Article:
Plugging into renewable energy sources outweighs the cost and short driving ranges for consumers intending to buy electric vehicles, according to a new study.
QUT Postdoctoral Research Fellow Dr Kenan Degirmenci, from QUT Business School, said environmental performance - or being green – was more important than price or range confidence for electric vehicle consumers.
“High purchase costs and short driving ranges have been considered to be the main factors which impede people’s decision to buy electric vehicles,” he said.
“Since electricity needs to be produced from renewable energy sources for electric vehicles to be a true green alternative, the environmental performance has also been presumed to be a factor.”
In a newly published study titled Consumer purchase intentions for electric vehicles: Is green more important than price and range? Dr Degirmenci found environmental performance was in fact an even stronger predictor of purchase intention over price and range confidence.
The study involved interviews with 40 consumers and a survey with 167 people who participated in test drives with plug-in battery electric vehicles in Germany.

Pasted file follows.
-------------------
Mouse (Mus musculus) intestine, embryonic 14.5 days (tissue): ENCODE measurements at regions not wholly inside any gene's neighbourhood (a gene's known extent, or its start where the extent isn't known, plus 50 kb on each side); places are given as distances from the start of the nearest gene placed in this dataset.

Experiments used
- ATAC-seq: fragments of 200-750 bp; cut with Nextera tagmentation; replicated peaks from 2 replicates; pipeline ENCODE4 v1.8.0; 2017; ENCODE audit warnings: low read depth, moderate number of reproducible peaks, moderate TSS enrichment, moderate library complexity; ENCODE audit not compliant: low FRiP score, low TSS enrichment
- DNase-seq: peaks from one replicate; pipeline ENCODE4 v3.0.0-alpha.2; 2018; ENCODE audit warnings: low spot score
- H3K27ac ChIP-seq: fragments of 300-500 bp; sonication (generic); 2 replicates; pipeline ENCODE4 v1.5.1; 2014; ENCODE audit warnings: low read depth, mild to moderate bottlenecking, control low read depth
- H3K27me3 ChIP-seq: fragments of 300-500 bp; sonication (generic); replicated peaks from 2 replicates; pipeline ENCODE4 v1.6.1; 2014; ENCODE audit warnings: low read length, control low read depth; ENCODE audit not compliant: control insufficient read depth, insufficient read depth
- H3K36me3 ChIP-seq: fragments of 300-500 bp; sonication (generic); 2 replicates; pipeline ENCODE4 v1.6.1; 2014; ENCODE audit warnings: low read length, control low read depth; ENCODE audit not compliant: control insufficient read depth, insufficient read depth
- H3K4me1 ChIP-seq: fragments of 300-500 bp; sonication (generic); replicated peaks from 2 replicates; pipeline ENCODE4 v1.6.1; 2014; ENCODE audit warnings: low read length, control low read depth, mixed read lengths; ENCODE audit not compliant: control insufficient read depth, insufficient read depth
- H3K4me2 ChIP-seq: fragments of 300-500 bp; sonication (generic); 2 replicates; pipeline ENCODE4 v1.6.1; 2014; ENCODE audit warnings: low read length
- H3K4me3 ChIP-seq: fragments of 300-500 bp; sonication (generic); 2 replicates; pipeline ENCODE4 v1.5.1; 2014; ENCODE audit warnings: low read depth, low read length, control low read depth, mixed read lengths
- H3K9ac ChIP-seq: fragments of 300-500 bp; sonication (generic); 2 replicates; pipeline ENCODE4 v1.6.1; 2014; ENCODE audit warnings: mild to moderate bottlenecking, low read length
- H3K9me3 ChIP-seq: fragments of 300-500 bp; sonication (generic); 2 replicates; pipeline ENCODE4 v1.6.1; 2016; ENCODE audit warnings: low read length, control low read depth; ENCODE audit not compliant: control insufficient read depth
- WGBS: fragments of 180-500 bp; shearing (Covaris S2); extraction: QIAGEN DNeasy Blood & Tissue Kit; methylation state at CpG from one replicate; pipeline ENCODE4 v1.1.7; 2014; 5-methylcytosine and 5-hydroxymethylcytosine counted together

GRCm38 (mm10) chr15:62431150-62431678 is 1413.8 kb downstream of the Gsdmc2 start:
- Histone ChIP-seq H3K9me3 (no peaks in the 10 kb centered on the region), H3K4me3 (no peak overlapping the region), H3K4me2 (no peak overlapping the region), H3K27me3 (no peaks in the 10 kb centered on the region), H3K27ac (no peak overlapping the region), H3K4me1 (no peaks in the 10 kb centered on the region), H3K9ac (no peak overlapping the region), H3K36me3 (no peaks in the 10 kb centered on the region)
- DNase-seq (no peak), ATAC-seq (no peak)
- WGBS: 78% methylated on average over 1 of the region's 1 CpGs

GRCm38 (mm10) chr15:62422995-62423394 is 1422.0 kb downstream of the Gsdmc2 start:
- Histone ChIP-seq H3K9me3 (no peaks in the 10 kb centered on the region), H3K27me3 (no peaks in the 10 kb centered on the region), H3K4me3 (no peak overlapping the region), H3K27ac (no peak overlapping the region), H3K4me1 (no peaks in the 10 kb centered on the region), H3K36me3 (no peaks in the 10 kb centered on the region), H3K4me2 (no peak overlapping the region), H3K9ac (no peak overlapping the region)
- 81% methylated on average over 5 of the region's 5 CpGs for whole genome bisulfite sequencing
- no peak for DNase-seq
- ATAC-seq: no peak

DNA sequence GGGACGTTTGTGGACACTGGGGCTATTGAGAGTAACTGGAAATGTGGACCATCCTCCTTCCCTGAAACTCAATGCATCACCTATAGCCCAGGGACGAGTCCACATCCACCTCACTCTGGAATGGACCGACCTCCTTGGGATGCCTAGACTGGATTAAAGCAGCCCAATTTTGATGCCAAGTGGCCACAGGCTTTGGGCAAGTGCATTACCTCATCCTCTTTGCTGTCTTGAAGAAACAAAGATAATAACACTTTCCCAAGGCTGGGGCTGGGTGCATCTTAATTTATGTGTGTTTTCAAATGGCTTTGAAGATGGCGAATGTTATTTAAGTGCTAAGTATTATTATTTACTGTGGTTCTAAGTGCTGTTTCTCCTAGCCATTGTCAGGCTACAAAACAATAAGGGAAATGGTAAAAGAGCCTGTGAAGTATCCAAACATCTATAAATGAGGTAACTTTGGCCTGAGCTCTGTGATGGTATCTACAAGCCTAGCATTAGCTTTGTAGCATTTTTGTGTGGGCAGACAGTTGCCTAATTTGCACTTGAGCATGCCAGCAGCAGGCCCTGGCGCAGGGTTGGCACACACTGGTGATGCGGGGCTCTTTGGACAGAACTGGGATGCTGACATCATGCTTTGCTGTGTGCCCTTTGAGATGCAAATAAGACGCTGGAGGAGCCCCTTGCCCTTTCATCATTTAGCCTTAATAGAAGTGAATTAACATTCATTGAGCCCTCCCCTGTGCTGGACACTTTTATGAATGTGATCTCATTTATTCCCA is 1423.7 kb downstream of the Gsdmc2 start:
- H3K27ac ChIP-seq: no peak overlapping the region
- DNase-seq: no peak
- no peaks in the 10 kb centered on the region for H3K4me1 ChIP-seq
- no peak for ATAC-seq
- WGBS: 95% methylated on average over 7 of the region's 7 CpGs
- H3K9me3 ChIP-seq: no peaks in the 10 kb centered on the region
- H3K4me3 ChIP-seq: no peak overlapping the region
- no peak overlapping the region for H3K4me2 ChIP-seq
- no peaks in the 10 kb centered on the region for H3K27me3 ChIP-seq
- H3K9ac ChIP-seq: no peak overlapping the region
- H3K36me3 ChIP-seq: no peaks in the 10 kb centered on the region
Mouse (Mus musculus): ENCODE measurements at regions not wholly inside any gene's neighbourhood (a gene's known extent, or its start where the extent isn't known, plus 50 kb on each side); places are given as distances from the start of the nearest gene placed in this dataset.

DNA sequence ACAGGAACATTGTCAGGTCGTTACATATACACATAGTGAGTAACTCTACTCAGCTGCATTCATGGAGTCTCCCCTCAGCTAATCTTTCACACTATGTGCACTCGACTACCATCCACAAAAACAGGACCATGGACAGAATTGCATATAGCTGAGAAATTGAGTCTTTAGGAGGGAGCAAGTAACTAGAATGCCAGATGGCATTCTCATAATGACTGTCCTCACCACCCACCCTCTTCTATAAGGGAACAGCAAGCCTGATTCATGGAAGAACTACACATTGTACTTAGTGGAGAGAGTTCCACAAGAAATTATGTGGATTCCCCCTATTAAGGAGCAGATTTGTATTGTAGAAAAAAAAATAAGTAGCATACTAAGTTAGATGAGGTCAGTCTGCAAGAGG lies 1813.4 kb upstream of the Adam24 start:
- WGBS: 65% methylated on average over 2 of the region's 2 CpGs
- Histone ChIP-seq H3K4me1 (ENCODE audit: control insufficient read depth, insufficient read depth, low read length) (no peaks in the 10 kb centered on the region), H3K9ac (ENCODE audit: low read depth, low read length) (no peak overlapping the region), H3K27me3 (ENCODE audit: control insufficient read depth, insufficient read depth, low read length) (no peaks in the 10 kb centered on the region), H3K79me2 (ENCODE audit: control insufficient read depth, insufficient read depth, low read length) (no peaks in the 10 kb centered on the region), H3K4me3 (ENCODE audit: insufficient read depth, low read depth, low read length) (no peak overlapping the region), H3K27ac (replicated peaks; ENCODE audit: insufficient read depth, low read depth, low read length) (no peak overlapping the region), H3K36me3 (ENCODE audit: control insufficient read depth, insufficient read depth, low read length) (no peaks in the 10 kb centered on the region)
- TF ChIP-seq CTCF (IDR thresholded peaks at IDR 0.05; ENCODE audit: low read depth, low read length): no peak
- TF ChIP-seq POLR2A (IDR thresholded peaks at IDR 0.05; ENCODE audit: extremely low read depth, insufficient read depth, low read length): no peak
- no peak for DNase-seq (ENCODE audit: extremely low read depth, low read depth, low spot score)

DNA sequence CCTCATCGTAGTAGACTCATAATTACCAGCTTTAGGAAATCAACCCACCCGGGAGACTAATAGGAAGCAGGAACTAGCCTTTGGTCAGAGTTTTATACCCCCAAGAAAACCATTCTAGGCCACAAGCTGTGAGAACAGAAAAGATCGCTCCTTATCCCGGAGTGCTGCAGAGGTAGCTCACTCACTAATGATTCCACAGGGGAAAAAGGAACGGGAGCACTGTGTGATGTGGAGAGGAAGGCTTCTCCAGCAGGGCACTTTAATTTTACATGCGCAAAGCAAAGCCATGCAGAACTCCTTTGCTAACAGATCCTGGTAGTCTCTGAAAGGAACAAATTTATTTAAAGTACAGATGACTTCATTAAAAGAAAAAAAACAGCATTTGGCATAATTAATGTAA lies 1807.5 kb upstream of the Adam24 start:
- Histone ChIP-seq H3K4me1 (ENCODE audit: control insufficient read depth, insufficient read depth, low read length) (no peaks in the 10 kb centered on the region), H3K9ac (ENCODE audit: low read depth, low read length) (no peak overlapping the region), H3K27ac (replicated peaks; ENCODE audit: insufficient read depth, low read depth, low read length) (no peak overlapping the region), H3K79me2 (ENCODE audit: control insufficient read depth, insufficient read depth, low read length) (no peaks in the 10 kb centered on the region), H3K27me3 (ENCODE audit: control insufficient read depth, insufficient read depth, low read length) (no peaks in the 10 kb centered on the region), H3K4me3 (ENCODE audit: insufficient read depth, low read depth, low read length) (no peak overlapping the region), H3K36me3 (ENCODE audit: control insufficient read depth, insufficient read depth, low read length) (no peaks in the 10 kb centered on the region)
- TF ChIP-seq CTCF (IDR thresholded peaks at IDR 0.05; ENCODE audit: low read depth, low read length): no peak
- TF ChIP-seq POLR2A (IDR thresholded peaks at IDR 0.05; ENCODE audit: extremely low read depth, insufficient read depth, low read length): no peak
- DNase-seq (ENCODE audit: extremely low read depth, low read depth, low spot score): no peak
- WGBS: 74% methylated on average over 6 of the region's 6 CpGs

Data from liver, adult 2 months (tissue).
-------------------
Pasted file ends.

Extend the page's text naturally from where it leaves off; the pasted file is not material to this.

“We found the majority of participants placed great emphasis on the need for electricity for electric vehicles to be produced from renewable energy sources in order for them to be a true alternative,” he said.
Dr Degirmenci said when considering greenhouse gas emissions it was important to acknowledge the difference between on-road emissions only taking into account the fuel used, and well-to-wheel emissions including all emissions related to fuel production, processing, distribution and use.
“For example, a petrol-driven vehicle produces 119g CO2-e/km, of which most are on-road emissions. In comparison, an electric vehicle produces zero on-road emissions,” he said.
“However, if electricity is generated from coal to charge an electric vehicle it produces 139g CO2-e/km well-to-wheel emissions, compared with only 9g CO2-e/km well-to-wheel emissions with electricity from renewable energy sources.”
Dr Degirmenci said the results of the study were relevant to Australia because the transport sector accounted for 16 per cent of the country’s greenhouse gas emissions and 85 per cent of these were generated by road transport.
“In this regard, a transition from conventional combustion vehicles to electric vehicles has the potential to reduce Australia’s greenhouse gas emissions substantially, if that electricity is produced from renewable energy sources,” Dr Degirmenci said.
Sandra Hutchinson, QUT Media (Tue, Wed), 07 3138 9449 or firstname.lastname@example.org
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